red shirts

2 May 2010
Bangkok/Brussels, 30 April 2010: The Thai political system has broken down and seems incapable of pulling the country back from the brink of widespread conflict. The stand-off in the streets of Bangkok between the government and Red Shirt protesters is worsening and could deteriorate into an undeclared civil war. The country's polarisation demands immediate action in the form of assistance from neutral figures from outside. It is time for Thailand to consider help from international friends to avoid a slide into wider violence. Even the most advanced democracies have accepted this.
2 May 2010
(New York, April 30, 2010) – The Thai government should prosecute perpetrators of political violence on all sides to stop the increasingly deadly conflict in Thailand, Human Rights Watch said today. 
30 Apr 2010
Somsak Jeamtheerasakul’s analysis and observations of the current situation.  Translated and shortened by Prachatai English. The government’s use of force to crack down on the red shirts at Rajprasong now seems practically inevitable, as does the collision course taken by Thaksin and the red-shirt leaders, including the possible use of the black-clad men who are the latter’s secret weapons.
27 Apr 2010
In December 2008 the UDD leader Natthawut Saikua made a beautiful speech to the crowd of redshirts in front of parliament. Invoking powerfully elemental imagery, this speech (excerpt translated below) portrays the redshirts in the figurative form of the sons and daughters of the land who know full well that a vast distance separates them from the sky.
27 Apr 2010
Police visited the red-shirt FM97.25 MHz community radio station in Samut Prakan province's Samrong area yesterday afternoon to warn the 300 red shirts protecting the station they were breaking the emergency decree and could face up to two years in prison as well as Bt40,000 in fines.
25 Apr 2010
Insisting that red-shirt protesters abide by the principles of non-violence may not be enough to prevent them from "being crushed by the Army", Thammasat University historian Thanet Aphornsuvan warned yesterday.
25 Apr 2010
On-line political writer Wattana Sukwat, one of the many writers having their content blocked or deleted by the ICT Ministry under emegency rule said the removal of his 200 or so articles is not just undemocratic but akin to deleting his on-line identity. "I am a like matrix removed [in the Hollywood movie 'The Matrix'] and no longer exists [in cycber space] ," he said yesterday (Thursday).
22 Apr 2010
On 21 April, pro-government groups, including the Multicoloured Group and Silom Group, which according to the Nation Channel website, consist of people from Silom, Klongtoey and Thanon Tok, gathered at the Dusit Thani corner of Silom Rd, opposite the red shirts’ entrenchment in front of Lumphini Park, just across Rama IV Rd.  The government supporters shouted at the red shirts to go away, and gave support to the military troops deployed there.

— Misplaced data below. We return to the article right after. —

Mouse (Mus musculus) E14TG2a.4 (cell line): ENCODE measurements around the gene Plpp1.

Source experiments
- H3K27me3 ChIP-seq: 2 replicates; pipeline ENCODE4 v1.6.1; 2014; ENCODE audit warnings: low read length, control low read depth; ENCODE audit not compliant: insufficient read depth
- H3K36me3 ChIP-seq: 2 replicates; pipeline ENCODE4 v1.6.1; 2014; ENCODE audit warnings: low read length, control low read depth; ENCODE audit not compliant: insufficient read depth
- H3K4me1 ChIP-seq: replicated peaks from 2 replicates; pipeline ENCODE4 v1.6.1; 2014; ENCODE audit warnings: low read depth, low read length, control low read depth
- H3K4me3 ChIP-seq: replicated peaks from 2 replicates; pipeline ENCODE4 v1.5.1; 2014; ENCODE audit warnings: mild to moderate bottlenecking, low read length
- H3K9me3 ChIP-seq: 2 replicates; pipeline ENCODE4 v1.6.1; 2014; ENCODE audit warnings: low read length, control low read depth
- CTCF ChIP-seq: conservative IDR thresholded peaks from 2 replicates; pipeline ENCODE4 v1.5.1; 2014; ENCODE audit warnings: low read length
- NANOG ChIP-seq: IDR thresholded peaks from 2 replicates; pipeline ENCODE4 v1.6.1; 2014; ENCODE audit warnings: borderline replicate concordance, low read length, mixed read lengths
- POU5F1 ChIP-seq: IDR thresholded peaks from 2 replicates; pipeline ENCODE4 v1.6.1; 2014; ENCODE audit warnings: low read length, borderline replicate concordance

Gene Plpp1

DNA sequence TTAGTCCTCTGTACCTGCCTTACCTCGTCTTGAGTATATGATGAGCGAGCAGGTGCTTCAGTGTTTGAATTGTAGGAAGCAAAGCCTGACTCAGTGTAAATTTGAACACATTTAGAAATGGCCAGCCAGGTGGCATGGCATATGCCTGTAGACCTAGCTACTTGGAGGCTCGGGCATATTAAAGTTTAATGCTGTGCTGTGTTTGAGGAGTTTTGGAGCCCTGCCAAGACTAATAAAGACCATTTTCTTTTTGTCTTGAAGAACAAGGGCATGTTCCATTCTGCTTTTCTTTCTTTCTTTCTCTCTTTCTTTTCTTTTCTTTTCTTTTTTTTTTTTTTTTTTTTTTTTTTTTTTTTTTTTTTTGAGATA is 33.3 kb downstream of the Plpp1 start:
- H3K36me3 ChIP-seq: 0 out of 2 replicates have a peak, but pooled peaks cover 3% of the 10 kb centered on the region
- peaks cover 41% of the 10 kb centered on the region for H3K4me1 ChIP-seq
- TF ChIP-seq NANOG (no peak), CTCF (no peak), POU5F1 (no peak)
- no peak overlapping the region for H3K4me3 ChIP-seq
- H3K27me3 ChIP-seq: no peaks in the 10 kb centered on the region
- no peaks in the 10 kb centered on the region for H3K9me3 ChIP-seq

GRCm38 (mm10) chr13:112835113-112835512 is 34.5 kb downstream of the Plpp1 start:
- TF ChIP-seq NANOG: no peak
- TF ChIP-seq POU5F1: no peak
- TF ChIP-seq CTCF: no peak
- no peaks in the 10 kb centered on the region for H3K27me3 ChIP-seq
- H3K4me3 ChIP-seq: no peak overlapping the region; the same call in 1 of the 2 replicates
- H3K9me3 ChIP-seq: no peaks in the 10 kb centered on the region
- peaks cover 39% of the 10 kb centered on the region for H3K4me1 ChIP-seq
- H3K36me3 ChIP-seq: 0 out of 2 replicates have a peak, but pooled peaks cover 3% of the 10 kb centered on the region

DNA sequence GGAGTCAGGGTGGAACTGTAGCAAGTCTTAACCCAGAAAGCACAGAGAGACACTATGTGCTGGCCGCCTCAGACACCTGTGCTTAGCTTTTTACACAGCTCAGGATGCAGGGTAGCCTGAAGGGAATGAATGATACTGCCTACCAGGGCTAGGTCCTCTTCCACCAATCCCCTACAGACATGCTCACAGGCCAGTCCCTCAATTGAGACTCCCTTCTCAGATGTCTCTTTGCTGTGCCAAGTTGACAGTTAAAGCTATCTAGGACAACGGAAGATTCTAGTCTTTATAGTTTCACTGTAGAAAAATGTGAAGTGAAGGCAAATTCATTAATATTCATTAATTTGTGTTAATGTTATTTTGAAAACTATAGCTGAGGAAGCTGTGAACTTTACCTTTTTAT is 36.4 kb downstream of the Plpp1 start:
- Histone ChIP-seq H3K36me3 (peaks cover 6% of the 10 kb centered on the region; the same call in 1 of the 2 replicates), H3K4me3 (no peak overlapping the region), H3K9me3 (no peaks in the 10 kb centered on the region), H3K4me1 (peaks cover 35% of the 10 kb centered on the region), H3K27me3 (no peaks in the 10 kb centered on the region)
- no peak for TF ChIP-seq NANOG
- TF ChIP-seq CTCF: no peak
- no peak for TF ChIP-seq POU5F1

21 Apr 2010
On 20 April, Col Sansern Kaewkamnerd, CRES and army spokesperson, said that all CRES intelligence sources had reported that a group of terrorists among the red shirts were preparing weapons including grenades, Molotov cocktails, sharpened wooden rods in the form of spears and arrows, wooden sticks with nails, and acid.
21 Apr 2010
On Monday evening, this writer ran into a fellow journalist from a major newspaper at the red-shirt rally site and we shared our views about the protest. Here are some excerpts of the conversation: She: Most protesters are from the provinces and likely paid if not "organised" into coming to Bangkok. Me: Yes, there are many rural poor people, but there is no proof as to whether they've been paid. They mostly forged an alliance by relying on politicians to advance their political cause. It's not that different from the yellow-shirt middle class, who depended on the discourses of the old elite, the army and royalist ideology to advance their political agenda. Both groups forged alliances, period.
20 Apr 2010
All sides in Thailand’s widening political conflict should immediately commit to ending human rights abuses, Amnesty International said today.   Amnesty International welcomes the Thai government's pledge to investigate promptly, effectively, and impartially the recent violence, and urges it to provide accountability for any violations by security forces as well as abuses by violent protesters.
20 Apr 2010
Statement from Former Thai Senators (2000-2006)*, “Demanding the government to stop blocking media channels and using the state-run media to present one-sided information on the crackdown of the demonstration on April 10, 2010”

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